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Indiana Prison Officials Propose Giving Inmates Computer Tablets by the End of the Year

Indiana prison officials have put forth a proposal that would give prison inmates in the state computer tablets so they can communicate with family and further their education.

Their proposal includes creating a secure network and installing electronics in over two dozen state correctional facilities by the end of the year, the Indianapolis Star reported.

Inmates could access educational materials, order from the commissary, and even pay for entertainment. Under the proposal, money for entertainment would fund the program.

The Indiana Department of Correction is hoping that a vendor will pay the costs up front and be willing to be reimbursed later. The vendor would make a profit when inmates buy music or movies.

The state will determine how much the fees for entertainment would be depending on the vendor they select, WXIN reports. IDOC officials say vendor applications for the tablets are due by April 24 so they can implement the program by the end of the year.

The department also said corrections officers could use entertainment as a way of rewarding good behavior.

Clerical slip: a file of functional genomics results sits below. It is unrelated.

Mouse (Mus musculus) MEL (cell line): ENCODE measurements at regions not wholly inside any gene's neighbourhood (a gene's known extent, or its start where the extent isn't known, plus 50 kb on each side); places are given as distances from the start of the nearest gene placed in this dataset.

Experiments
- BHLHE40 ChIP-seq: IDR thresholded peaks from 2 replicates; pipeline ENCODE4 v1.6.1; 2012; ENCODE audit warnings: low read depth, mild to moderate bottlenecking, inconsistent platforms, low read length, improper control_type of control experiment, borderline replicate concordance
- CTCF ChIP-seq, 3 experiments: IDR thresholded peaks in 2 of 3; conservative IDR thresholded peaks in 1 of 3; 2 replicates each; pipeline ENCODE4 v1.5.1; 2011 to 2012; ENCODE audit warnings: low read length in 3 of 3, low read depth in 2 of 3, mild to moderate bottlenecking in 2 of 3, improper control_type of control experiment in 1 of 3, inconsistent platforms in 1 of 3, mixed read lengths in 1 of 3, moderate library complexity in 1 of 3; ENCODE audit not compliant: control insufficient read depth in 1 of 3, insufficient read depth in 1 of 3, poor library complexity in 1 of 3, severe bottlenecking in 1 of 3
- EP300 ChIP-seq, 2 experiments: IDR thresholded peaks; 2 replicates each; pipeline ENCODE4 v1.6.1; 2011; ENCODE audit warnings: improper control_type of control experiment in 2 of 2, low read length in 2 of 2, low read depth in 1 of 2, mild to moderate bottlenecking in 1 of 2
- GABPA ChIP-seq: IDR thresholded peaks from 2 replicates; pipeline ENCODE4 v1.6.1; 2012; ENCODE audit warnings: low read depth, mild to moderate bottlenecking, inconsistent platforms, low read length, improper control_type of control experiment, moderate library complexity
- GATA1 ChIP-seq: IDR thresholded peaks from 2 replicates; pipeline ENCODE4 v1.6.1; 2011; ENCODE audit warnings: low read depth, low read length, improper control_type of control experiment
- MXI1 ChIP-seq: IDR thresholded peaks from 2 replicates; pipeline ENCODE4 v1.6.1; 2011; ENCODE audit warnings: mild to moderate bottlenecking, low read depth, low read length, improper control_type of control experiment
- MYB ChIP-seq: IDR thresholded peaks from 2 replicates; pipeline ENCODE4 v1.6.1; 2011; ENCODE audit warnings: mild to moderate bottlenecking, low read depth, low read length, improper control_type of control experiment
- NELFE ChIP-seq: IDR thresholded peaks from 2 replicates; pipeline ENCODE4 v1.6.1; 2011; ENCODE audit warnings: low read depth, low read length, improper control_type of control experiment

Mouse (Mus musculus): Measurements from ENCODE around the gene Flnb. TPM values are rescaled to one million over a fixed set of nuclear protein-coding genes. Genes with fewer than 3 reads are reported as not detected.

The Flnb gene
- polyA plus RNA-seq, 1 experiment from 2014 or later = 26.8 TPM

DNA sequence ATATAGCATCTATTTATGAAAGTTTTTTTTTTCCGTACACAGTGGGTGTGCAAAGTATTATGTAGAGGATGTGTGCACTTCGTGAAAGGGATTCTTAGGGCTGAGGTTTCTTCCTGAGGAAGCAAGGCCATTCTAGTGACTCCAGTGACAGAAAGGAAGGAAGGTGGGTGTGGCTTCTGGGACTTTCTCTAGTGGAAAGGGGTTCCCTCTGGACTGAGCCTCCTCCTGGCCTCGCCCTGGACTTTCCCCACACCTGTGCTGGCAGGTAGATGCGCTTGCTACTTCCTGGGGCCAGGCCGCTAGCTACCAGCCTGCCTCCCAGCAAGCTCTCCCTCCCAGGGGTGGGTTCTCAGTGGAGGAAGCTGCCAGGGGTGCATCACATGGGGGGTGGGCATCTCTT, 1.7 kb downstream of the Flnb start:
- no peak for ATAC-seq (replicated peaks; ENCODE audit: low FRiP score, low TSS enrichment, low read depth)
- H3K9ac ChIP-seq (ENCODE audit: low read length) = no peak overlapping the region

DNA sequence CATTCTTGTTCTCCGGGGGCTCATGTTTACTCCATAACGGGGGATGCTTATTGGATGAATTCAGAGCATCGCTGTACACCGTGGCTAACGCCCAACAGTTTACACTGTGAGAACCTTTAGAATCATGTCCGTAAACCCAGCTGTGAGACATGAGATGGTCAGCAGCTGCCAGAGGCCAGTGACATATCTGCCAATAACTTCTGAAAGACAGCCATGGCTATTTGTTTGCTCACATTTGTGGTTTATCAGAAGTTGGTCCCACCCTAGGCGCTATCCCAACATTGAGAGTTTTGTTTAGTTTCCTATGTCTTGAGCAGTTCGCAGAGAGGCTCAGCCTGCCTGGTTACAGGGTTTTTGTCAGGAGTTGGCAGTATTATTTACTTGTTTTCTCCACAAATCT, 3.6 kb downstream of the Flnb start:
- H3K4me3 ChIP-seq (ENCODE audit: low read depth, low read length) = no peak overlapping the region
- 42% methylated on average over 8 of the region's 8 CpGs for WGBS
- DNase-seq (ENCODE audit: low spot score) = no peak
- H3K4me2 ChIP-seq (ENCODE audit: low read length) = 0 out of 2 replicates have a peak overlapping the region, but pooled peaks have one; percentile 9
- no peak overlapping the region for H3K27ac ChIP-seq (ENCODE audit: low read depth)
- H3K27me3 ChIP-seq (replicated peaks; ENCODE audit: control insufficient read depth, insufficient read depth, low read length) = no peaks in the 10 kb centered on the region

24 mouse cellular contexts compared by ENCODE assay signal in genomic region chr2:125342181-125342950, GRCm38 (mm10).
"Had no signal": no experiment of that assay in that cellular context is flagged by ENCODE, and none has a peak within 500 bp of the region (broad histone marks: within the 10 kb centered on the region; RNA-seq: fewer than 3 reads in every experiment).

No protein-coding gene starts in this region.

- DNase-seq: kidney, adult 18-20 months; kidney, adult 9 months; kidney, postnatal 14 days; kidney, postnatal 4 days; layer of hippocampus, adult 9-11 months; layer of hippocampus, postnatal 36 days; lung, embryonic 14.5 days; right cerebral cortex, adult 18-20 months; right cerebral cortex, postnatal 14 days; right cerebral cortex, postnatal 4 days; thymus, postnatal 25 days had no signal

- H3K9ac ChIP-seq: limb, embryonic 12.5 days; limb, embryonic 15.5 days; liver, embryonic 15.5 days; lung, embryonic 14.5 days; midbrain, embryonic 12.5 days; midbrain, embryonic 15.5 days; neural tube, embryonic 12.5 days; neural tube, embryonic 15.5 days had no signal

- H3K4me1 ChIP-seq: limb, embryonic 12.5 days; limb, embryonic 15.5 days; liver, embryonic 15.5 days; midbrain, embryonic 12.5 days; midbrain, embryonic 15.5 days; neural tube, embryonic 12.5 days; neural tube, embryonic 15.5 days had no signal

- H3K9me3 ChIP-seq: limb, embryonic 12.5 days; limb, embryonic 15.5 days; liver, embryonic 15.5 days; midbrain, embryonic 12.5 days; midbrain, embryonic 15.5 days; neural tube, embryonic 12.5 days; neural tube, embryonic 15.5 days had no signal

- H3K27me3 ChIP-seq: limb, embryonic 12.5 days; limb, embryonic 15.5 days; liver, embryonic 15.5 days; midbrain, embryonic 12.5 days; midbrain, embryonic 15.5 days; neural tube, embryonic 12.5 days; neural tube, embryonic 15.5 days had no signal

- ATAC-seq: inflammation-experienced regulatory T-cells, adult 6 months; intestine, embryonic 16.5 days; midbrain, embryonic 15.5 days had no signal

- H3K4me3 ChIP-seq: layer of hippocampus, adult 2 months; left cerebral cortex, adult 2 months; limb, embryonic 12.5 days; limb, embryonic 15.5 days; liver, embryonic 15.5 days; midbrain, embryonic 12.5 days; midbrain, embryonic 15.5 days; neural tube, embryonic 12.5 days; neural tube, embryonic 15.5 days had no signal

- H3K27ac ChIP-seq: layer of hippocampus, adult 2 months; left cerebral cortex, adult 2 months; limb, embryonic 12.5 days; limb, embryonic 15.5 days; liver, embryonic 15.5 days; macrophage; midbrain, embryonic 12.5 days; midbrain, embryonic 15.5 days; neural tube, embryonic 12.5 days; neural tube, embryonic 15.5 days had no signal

“Historically, corrections has always been based on consequences,” Indiana Department of Correction executive director William Wilson said. “But what we’ve learned is that sometimes through positive reinforcement you gain better performance, better behavior.”

The tablets would be developed specifically for use in prisons, where software would be secure and give corrections officers the ability to monitor their use.

Some, however, say this new initiative has the potential to be abused. Indiana Public Defender Council spokeswoman Kristin Casper said inmates could face added fees for the tablets.

“There’s so much potential for this to be abused,” Casper said. “That’s our biggest issue with this.”

The IOC says the goal of the program to reduce recidivism, or the possibility one might relapse to their previous criminal behavior.

IDOC data shows that the rate of recidivism is consistently above 35 percent.

“Our goal is to make sure that when these guys do go back to their communities, that they can be a contributing member,” Wilson said. “If we don’t allow offenders to have real-world access to education, to programming, to electronic devices — then we’ve become part of the problem.”

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